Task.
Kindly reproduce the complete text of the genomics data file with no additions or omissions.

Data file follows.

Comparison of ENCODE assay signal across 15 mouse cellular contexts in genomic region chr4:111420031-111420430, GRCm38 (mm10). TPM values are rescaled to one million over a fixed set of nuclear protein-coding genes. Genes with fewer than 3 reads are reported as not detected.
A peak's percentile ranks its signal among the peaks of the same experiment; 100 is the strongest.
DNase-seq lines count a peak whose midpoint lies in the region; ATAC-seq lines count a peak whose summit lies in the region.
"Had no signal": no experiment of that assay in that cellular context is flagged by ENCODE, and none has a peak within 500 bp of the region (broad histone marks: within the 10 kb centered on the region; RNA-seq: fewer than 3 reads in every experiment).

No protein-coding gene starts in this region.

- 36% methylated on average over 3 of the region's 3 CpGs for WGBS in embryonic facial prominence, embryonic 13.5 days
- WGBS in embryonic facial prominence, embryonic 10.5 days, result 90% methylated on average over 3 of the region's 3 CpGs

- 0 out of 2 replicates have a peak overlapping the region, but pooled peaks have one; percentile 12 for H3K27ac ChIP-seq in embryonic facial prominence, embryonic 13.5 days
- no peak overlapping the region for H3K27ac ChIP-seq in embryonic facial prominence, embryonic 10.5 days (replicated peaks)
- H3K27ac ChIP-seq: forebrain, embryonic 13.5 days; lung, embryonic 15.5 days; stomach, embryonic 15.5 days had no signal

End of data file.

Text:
Comparison of ENCODE assay signal across 15 mouse cellular contexts in genomic region chr4:111420031-111420430, GRCm38 (mm10). TPM values are rescaled to one million over a fixed set of nuclear protein-coding genes. Genes with fewer than 3 reads are reported as not detected.
A peak's percentile ranks its signal among the peaks of the same experiment; 100 is the strongest.
DNase-seq lines count a peak whose midpoint lies in the region; ATAC-seq lines count a peak whose summit lies in the region.
"Had no signal": no experiment of that assay in that cellular context is flagged by ENCODE, and none has a peak within 500 bp of the region (broad histone marks: within the 10 kb centered on the region; RNA-seq: fewer than 3 reads in every experiment).

No protein-coding gene starts in this region.

- 36% methylated on average over 3 of the region's 3 CpGs for WGBS in embryonic facial prominence, embryonic 13.5 days
- WGBS in embryonic facial prominence, embryonic 10.5 days, result 90% methylated on average over 3 of the region's 3 CpGs

- 0 out of 2 replicates have a peak overlapping the region, but pooled peaks have one; percentile 12 for H3K27ac ChIP-seq in embryonic facial prominence, embryonic 13.5 days
- no peak overlapping the region for H3K27ac ChIP-seq in embryonic facial prominence, embryonic 10.5 days (replicated peaks)
- H3K27ac ChIP-seq: forebrain, embryonic 13.5 days; lung, embryonic 15.5 days; stomach, embryonic 15.5 days had no signal